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Articles on Planets

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New research suggests that Venus’ crust is broken into large blocks – the dark reddish–purple areas – that are surrounded by belts of tectonic structures shown in lighter yellow–red. Paul K. Byrne/NASA/USGS

The surface of Venus is cracked and moves like ice floating on the ocean – likely due to tectonic activity

Researchers used decades-old radar data and found that some low-lying areas of Venus’ crust are moving and jostling. This evidence is some of the strongest yet of tectonic activity on Venus.
It can stretch your mind to ponder what’s really out there. Stijn Dijkstra/EyeEm via Getty Images

Does outer space end – or go on forever?

Astronomers know a lot about what’s in outer space – and think it’s possible it never ends.
Where do the hydrogen and oxygen that make up the earth’s water come from? NASA Goddard/Flickr

Why is there water on Earth?

A recent study shows that the Earth’s water could come directly from the oxygen and hydrogen present in the rocks that formed it, and not from a late supply by asteroids.
A starchart by Alexander Jamieson from 1822 showing the constellation Cetus, the Sea Monster. Cetus is located in the region of the sky known as the Water, along with other watery constellations such as Aquarius, Pisces and Eridanus. Buyenlarge/Getty Images

Exoplanets are still out there – a new model tells astronomers where to look for more using 4 simple variables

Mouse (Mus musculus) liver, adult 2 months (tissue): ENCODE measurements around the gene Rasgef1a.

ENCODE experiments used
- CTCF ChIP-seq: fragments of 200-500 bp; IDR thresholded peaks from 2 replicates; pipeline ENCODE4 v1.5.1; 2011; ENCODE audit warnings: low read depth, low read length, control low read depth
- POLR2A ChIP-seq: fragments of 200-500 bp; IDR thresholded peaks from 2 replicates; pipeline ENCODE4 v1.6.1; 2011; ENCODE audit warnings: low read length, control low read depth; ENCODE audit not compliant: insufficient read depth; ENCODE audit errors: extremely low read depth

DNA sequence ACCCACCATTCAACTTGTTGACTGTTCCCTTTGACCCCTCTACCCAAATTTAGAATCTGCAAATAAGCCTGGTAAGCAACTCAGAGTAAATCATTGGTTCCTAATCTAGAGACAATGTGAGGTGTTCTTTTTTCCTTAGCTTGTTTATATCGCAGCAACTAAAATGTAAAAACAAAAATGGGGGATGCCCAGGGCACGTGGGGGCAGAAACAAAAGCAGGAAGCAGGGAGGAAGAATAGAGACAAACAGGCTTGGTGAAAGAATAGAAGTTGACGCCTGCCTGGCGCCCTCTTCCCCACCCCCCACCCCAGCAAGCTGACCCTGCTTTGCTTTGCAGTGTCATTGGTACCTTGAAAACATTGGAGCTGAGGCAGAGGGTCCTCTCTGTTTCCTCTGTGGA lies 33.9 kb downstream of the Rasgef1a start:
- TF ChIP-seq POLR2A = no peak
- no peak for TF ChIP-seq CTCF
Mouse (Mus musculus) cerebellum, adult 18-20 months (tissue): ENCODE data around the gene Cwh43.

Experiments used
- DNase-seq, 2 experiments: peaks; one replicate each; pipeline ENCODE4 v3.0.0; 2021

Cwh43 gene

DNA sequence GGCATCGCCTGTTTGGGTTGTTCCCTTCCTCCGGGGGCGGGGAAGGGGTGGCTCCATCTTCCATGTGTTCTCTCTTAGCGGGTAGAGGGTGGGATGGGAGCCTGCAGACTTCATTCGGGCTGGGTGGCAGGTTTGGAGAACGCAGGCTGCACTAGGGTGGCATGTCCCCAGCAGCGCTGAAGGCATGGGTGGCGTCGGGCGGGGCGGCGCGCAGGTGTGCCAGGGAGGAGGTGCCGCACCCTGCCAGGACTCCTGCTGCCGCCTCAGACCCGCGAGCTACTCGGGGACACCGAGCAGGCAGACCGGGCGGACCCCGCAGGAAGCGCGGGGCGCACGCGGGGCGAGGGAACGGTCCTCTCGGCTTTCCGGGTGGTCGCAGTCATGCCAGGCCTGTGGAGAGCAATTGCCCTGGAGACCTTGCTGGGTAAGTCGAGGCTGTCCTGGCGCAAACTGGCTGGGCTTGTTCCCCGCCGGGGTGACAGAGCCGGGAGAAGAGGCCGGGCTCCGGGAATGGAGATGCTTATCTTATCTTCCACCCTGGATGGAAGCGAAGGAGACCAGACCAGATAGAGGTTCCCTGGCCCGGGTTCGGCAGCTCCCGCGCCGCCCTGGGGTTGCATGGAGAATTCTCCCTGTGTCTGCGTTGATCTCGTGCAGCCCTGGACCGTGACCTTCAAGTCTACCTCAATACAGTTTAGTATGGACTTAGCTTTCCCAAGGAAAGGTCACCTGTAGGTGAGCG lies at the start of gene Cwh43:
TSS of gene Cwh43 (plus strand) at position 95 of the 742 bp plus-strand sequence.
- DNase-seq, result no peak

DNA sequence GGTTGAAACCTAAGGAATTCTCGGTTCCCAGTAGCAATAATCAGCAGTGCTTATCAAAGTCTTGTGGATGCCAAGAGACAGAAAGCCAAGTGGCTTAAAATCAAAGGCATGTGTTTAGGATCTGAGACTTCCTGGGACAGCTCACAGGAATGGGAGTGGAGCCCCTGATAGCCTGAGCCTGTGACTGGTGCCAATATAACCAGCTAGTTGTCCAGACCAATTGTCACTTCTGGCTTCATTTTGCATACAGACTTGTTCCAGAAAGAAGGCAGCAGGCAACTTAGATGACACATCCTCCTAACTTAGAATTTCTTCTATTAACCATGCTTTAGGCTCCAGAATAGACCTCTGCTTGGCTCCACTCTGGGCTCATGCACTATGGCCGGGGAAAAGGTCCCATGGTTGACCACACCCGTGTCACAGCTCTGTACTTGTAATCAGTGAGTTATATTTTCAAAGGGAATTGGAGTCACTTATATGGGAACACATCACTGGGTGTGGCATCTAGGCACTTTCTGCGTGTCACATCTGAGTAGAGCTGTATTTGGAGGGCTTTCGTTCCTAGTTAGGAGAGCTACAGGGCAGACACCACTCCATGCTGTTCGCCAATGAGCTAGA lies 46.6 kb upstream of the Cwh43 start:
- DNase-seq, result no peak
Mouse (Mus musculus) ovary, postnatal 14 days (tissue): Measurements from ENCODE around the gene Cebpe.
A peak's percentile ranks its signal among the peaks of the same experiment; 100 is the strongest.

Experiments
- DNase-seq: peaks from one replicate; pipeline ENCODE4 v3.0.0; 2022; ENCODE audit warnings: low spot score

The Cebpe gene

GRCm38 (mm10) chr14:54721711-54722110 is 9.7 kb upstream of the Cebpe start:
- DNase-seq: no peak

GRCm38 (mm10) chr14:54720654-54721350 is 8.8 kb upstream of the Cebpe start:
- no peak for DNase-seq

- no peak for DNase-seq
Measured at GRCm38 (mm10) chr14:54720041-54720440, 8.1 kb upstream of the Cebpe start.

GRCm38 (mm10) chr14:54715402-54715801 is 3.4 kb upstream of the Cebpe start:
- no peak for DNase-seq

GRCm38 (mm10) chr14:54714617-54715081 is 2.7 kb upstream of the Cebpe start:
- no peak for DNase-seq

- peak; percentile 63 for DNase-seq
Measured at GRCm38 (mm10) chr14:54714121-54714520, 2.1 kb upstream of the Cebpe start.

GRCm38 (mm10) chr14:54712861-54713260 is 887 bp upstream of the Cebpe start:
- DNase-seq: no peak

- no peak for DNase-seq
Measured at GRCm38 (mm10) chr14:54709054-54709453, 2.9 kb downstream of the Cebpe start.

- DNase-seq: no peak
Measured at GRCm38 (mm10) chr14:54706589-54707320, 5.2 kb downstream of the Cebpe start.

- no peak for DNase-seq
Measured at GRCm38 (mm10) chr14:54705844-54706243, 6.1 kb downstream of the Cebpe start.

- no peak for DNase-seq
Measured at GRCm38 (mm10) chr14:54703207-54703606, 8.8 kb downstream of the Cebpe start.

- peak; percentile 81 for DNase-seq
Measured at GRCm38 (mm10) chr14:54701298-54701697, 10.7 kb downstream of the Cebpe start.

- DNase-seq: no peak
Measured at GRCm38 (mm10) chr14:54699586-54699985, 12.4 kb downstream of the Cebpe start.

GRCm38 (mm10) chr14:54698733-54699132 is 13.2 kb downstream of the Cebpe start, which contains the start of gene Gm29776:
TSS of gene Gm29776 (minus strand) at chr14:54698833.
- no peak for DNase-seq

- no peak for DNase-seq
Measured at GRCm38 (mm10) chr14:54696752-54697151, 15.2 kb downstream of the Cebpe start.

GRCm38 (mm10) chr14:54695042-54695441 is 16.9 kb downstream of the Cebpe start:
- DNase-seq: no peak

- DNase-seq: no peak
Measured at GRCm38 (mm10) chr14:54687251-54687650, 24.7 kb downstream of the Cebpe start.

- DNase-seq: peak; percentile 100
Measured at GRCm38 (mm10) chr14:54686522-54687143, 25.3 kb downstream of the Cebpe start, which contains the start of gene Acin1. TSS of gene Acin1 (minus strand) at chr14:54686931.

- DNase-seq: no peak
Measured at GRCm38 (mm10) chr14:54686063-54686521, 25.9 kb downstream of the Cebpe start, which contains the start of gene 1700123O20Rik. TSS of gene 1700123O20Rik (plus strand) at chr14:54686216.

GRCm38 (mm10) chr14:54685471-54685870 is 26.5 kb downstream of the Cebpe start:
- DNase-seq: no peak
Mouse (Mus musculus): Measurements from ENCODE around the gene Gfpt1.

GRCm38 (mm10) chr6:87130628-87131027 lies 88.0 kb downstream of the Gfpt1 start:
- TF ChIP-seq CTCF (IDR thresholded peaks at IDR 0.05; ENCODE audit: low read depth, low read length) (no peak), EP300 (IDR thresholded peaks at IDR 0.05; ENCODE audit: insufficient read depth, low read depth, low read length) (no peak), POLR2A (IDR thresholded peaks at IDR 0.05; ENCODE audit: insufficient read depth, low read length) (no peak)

New mathematical technique enables astronomers to predict the whereabouts of missing worlds around nearby stars.
With the proper equipment, you can enjoy the beauty of the night sky. Allexxandar via iStock/GettyImages

5 ways families can enjoy astronomy during the pandemic

COVID-19 may have messed up school and shut down a lot of entertainment venues. But you can still brighten things up by doing a little stargazing at night, an astronomer says.
Unlike Earth’s atmosphere, Jupiter’s ‘sky’ hosts magnificent shades of orange, white, brown and blue. NASA/JPL-Caltech/SwRI/MSSS/Gerald Eichstädt

Curious Kids: is the sky blue on other planets?

Atmospheres can be all different colours, depending on what’s in them.
Saturn is one of a few planets in our solar system surrounded by rings. Vadim Sadovski/Shutterstock/Elements of this image furnished by NASA

Curious Kids: why are some planets surrounded by rings?

We’re not sure how the rings work or how they formed, but there are a few theories.
A planet-forming disk made from rock and gas surrounds a young star. NASA/JPL-Caltech/SwRI/MSSS/ Gerald Eichstädt /Seán Doran

Even planets have their (size) limits

Why isn’t there an endless variety of planets in the universe? An astrophysicist explains why planets only come in two flavors.

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